HC Deb 28 June 1927 vol 208 cc229-53

I beg to move, in page 2, line 5, to leave out the word "fourpence" and to insert instead thereof the words "one penny."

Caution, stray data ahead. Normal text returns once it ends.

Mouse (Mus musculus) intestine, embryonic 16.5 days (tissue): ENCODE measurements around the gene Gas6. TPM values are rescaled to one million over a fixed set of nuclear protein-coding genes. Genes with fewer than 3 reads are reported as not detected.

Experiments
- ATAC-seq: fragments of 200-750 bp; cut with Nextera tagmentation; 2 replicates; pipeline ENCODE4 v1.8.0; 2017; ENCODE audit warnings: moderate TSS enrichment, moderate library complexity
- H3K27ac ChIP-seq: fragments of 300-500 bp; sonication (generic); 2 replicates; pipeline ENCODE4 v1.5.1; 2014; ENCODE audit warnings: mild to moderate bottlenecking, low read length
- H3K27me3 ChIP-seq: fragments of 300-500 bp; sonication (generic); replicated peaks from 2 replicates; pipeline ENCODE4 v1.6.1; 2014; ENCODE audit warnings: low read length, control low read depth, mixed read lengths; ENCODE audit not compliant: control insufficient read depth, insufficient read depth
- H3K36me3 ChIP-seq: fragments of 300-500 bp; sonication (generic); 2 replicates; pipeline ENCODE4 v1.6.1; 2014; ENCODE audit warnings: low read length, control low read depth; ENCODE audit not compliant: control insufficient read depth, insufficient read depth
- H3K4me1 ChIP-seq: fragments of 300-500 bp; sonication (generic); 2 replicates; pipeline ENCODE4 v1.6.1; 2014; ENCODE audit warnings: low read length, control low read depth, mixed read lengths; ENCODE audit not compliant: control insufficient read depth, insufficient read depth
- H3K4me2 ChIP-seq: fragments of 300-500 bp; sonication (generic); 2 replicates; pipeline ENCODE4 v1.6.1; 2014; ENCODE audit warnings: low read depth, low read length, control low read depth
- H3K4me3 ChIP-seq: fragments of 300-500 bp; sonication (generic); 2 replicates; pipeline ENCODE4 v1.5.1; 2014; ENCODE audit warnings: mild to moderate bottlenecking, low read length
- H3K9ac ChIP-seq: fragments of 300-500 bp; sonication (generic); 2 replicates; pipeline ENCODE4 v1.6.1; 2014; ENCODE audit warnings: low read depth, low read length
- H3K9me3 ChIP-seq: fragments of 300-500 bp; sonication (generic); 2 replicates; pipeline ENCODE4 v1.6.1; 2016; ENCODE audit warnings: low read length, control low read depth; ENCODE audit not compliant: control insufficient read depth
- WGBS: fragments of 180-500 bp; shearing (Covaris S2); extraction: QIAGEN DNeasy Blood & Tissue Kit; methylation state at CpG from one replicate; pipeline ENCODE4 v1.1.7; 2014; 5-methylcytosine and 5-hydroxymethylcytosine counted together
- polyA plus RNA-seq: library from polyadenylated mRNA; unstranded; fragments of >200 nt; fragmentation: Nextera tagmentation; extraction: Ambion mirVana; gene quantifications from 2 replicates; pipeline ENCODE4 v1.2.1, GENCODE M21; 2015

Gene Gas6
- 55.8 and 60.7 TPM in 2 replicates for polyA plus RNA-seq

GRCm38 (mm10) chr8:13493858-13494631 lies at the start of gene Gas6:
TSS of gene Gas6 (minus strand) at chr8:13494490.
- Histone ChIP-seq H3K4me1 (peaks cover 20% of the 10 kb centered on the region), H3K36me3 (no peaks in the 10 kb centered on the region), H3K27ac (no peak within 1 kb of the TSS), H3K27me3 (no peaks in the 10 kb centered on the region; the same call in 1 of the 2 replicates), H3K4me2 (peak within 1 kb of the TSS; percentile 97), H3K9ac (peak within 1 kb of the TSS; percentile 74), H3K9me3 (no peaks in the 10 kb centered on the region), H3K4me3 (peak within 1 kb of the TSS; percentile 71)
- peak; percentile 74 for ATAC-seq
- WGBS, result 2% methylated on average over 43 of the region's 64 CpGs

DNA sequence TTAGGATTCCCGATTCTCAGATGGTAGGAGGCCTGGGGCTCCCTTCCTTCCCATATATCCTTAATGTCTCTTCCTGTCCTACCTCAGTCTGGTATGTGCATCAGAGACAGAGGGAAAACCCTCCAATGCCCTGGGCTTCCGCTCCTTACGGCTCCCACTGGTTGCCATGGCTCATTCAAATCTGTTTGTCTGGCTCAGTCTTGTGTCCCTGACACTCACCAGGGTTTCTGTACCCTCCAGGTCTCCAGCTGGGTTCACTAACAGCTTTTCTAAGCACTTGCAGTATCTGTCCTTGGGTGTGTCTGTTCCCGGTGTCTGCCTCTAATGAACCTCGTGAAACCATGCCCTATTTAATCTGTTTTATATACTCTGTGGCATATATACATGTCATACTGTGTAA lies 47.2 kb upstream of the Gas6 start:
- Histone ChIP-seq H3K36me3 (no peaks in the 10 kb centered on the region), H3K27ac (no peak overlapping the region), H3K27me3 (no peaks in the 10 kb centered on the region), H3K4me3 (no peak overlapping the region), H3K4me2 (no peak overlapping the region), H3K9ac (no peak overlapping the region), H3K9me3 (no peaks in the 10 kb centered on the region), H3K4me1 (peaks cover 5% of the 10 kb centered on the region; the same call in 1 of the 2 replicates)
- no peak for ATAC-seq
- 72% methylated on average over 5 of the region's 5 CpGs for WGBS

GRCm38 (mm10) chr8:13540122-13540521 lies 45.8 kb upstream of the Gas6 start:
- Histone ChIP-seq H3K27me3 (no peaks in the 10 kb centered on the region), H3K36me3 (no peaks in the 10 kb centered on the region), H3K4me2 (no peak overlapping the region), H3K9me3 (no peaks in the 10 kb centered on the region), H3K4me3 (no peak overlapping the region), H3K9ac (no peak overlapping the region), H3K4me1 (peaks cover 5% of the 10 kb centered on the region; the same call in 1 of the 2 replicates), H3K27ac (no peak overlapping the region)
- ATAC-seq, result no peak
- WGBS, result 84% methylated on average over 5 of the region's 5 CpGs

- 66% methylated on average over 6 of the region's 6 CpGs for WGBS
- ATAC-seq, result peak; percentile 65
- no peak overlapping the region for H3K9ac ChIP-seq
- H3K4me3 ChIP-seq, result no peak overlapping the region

I propose this Amendment to reduce the duty to 1d., but our real intention is to obtain an entire abolition of the Tea Duty. Nevertheless, I wish to say that this Amendment is not, of a perfunctory character. It is quite true that it has been moved many times, and seems to be something in the nature of a hardy annual. With the passage of years the need for the acceptance of this proposal becomes greater and greater. When I first had the honour of moving this Amendment two years ago I expressed the hope that the Chancellor of the Exchequer on this question might come sufficiently near to the example set by the right hon. Gentleman the Member for Colne Valley (Mr. Snowden) who in a previous year had effected a considerable reduction in the Tea Duty, and I was hopeful that the present Chancellor of the Exchequer in his turn might be glad to earn the credit of completing the process which the right hon. Gentleman the Member for Colne Valley initiated. I am sorry the Chancellor of the Exchequer withstood that temptation and continues to impose the Tea Duty, and states at the same time that the ultimate extinction of the Tea Duty is an important aim of his fiscal policy. I am pleased that in this matter the Chancellor of the Exchequer is following the gleam, although that gleam seems very much like a shadow or a will-o'-the-wisp which appears to get further away as we proceed towards it. The Tory Chancellor of the Exchequer is not alone in the difficulty of finding an ideal which it is not easy to practice. That was also the experience of hon. and right hon. Gentlemen below the Gangway who had before them for many years the Newcastle programme, and I believe that programme had some influence at the time on the mind of the Chancellor of the Exchequer and the part which had reference to the free breakfast table was particularly useful to the right hon. Gentleman the Member for Carnarvon Boroughs (Mr. Lloyd George) in the presentation of many of his speeches in the country. Observe what happened when the right hon. Gentleman the Member for Carnarvon Boroughs was faced with the possibility of carrying out his ideals. It was very much like what is happening in the case of the present Chancellor of the Exchequer. On 2nd June, 1913, the right hon. Gentleman the Member for Carnarvon Boroughs, when discussing the effect of this class of taxation such as is imposed on tea said it was actually less than in any other civilised country in Europe, and he said: It is a proposal to take £10,000,000 of taxation off a very considerable proportion of the population of this country who have great political power. You must not leave a class winch has great political power and control over expenditure without any share of responsibility. It is the theory that it is necessary to impose by a duty of this sort a sense of responsibility upon a considerable class of the community that is preventing successive Chancellors of the Exchequer from carrying out the ideal at which they profess to aim. Unfortunately, the theory of responsibility preached by the right hon. Gentleman the Member for Carnarvon Boroughs has become, in the mouth of the present Chancellor of the Exchequer, a theory of punishment. The idea, evidently, in the mind of the present Chancellor of the Exchequer, if we are to argue from what he said to us the last time this matter was discussed, is that it is necessary to retain this type of taxation—taxes upon sugar, taxes upon tea—because something happened last year for which, as he says, the community must pay, for which, indeed, somebody must be punished. Indeed, he used the word "punishment" in the phrase that he adopted in the House on that occasion. I think that, if the right hon. Gentleman will refresh his memory from the OFFICIAL REPORT, he will see that I am correctly representing the point of view that he took, that someone had committed acts last year which prevented him from doing what he would lead us to suppose he otherwise would have done. I can only say that, if it were possible to do unto Governments as they deserve to be done unto, and if there is to be any punishment applied at all in connection with the events that happened last year, the punishment should fall, not upon the taxpayers, but upon those who impose the tax; for I would venture to suggest to the right hon. Gentleman that, if he would consider the case of the tea-drinking miners' wives of this country, and reckon up their deserts and the deserts of a Government who tried to persuade them that by a longer working day somehow or other things would come right, or, at least, would be improved—if he would talk to the working miners' wives to-day, he would find out how very much worse, in spite of all that the Government did, their lot has become. If any payment should be made, it should be made by those responsible for those changes.